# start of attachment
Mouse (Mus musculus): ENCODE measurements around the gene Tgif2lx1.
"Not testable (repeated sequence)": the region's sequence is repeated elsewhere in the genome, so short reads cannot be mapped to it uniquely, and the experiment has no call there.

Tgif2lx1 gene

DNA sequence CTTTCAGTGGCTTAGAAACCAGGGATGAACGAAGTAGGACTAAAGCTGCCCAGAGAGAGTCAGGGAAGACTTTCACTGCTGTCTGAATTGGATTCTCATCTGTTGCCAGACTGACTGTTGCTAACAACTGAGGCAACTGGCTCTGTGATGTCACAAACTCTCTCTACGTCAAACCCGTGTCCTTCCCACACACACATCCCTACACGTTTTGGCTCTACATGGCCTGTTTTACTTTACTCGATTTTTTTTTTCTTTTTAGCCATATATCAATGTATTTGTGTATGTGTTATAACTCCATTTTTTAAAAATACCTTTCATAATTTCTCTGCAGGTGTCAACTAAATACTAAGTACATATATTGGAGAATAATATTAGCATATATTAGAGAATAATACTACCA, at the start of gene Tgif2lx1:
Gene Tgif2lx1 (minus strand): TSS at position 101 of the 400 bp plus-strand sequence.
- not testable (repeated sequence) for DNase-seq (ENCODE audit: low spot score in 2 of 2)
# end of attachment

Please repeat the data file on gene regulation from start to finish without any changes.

Mouse (Mus musculus): ENCODE measurements around the gene Tgif2lx1.
"Not testable (repeated sequence)": the region's sequence is repeated elsewhere in the genome, so short reads cannot be mapped to it uniquely, and the experiment has no call there.

Tgif2lx1 gene

DNA sequence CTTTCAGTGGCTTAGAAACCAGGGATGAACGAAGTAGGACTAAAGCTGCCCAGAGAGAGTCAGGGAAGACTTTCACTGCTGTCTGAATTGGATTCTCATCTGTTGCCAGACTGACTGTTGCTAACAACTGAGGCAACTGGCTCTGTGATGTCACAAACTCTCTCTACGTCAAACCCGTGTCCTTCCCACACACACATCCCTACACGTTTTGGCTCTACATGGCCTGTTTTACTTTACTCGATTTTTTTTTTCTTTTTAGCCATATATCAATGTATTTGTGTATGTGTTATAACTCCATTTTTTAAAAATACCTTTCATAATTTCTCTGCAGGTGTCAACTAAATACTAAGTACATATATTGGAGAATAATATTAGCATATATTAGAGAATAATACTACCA, at the start of gene Tgif2lx1:
Gene Tgif2lx1 (minus strand): TSS at position 101 of the 400 bp plus-strand sequence.
- not testable (repeated sequence) for DNase-seq (ENCODE audit: low spot score in 2 of 2)